Precise determination of the motion of planets and some astronomical constants from modern observations
Proceedings of the International Astronomical Union, Colloquium 196, D. W. Kurtz (Ed.) Transit of Venus: new views of the solar system and galaxy, Cambridge University Press, 230-341 (2005)About the paper Full text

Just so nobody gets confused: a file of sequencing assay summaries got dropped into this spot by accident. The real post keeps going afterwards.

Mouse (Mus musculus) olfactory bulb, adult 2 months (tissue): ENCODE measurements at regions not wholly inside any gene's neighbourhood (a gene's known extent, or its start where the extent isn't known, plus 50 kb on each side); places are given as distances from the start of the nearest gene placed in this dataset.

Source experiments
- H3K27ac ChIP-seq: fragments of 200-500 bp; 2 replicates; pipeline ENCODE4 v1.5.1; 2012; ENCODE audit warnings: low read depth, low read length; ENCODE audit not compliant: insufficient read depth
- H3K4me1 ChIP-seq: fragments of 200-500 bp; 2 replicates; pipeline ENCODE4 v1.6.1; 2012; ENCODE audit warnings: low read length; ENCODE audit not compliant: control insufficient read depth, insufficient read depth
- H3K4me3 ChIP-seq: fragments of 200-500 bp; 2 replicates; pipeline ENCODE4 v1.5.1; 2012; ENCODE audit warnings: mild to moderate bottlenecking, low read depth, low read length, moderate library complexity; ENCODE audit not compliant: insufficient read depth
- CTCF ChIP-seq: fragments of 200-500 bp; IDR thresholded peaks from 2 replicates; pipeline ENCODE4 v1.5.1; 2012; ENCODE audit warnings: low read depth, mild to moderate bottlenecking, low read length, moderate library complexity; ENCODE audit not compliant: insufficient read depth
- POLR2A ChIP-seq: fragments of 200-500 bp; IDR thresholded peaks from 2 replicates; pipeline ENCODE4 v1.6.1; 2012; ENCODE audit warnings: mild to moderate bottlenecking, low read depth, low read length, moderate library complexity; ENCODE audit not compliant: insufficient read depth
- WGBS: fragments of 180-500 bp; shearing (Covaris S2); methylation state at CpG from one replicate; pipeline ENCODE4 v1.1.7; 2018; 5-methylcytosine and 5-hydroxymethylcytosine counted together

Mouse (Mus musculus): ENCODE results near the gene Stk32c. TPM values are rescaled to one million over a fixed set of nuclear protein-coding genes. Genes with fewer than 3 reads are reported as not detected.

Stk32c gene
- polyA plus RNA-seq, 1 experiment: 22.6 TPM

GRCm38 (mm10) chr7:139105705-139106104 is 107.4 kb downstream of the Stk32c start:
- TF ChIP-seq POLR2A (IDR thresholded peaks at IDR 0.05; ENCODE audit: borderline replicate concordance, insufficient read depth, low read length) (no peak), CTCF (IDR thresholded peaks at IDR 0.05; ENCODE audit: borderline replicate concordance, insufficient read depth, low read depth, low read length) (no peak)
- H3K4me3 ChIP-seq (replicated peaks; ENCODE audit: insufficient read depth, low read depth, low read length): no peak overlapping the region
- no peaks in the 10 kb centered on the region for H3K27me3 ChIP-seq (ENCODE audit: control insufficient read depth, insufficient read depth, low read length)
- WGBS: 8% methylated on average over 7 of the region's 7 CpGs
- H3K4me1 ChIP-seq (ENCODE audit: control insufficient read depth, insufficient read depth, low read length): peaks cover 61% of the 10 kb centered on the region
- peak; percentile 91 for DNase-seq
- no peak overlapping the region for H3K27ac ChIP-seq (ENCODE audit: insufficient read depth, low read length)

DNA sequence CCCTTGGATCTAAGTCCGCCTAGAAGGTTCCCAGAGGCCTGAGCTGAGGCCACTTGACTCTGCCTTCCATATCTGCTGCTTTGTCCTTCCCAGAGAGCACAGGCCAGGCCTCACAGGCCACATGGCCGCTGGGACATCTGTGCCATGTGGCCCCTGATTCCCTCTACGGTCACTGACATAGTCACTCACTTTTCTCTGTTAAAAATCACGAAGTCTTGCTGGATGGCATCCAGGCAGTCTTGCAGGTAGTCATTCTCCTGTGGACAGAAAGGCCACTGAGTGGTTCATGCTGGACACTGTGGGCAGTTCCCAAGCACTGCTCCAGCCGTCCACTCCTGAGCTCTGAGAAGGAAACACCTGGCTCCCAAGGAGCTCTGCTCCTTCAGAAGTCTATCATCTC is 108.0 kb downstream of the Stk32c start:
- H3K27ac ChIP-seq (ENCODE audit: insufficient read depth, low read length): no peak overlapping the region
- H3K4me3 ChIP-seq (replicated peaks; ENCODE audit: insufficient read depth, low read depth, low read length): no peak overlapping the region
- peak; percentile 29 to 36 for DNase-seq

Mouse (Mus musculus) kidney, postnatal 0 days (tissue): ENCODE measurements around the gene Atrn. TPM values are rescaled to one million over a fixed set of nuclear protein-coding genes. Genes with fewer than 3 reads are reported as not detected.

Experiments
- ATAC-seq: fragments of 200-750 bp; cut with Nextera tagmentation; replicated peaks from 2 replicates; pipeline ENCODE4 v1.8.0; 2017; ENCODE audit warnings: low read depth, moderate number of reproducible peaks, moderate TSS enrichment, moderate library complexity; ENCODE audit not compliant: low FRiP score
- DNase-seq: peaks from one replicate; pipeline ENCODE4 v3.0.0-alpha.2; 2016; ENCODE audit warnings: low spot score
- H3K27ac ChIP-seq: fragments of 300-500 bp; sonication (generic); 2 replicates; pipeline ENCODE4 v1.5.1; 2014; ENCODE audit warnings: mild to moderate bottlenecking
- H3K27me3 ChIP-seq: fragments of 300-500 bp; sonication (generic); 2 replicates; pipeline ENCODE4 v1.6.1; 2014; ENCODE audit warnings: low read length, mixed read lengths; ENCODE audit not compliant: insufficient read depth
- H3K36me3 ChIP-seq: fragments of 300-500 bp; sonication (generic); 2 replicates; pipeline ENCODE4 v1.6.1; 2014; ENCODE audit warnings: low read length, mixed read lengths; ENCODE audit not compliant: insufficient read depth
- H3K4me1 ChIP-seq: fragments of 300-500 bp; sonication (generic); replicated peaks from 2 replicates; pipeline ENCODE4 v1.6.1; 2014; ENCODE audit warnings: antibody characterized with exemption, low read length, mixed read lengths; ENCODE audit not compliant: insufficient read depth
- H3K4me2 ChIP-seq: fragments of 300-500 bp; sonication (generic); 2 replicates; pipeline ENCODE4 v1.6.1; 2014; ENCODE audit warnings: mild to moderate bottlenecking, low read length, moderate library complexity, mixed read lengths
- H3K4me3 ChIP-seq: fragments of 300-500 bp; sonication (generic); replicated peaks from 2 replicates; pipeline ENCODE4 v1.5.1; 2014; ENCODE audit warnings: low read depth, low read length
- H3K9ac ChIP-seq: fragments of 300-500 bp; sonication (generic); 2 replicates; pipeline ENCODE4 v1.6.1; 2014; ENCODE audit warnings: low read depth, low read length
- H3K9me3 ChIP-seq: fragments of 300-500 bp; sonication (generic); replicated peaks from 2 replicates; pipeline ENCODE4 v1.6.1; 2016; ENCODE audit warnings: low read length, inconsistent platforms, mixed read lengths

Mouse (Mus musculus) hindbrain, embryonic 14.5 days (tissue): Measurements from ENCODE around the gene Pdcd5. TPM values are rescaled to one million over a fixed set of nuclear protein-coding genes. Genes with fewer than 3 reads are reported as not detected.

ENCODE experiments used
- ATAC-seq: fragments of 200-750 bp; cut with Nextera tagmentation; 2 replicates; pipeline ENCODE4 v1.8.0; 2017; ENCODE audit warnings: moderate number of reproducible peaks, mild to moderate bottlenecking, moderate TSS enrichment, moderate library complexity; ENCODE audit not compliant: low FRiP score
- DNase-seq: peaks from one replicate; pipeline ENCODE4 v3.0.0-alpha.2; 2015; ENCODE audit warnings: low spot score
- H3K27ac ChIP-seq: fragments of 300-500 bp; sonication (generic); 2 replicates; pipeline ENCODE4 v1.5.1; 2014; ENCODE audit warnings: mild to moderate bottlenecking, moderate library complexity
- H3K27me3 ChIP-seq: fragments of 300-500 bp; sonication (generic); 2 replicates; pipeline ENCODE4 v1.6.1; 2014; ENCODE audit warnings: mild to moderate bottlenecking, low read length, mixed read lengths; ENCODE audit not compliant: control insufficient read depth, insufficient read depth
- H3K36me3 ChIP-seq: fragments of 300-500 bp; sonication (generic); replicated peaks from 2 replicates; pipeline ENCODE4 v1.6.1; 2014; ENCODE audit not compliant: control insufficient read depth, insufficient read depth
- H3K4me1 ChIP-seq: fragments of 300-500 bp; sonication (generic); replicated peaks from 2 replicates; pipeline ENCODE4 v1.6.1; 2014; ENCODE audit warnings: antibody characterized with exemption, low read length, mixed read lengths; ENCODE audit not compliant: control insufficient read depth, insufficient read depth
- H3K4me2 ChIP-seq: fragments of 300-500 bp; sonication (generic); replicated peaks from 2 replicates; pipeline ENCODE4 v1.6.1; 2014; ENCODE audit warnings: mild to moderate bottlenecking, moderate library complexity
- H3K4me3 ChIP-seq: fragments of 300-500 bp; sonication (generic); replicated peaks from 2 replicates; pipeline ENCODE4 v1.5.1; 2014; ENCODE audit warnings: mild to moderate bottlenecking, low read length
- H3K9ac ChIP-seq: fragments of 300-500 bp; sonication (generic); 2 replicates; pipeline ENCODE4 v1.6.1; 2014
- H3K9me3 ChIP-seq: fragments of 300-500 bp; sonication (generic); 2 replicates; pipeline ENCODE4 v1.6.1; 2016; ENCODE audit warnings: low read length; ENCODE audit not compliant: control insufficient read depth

The accomplishments of space flights and introduction of new astrometric methods (radar ranging, lunar laser-ranging, VLBI measurements) in the 1960s required considerably more precise planetary ephemerides than it was possible with classical analytical theories by Leverrier, Hill, Newcomb and Clemence. On the other hand, these modern data made possible the creation of such ephemerides. Two series of numerical ephemerides of planets most complete up to now, and of the same level of accuracy, are considered in this paper. There are the well-known numerical DE ephemerides of JPL as well as the EPM (Ephemerides of Planets and the Moon) ephemerides produced at the Institute of Applied Astronomy. The description of the dynamical models, the brief characteristics of DE118, DE200, DE403, DE405, DE410, EPM87, EPM98, EPM2000, EPM2004 ephemerides, and the comparison between DE410 and EPM2004 are given. The latest DE410 and EPM2004 ephemerides have resulted from a least squares adjustment to observational data totaling about 300000 position observations (1911–2003) of different types. The accurate radar observations of planets and spacecraft have made it possible not only to improve the orbital elements of planets but to determine a broad set of astronomical constants from the value of the astronomical unit (AU) to parameters of PPN formalism. Recent estimates of different astronomical constant are presented, and progress is shown in the improvement of the AU value, the parameters $\beta, \gamma $, as well as possible variability of the gravitational constant G.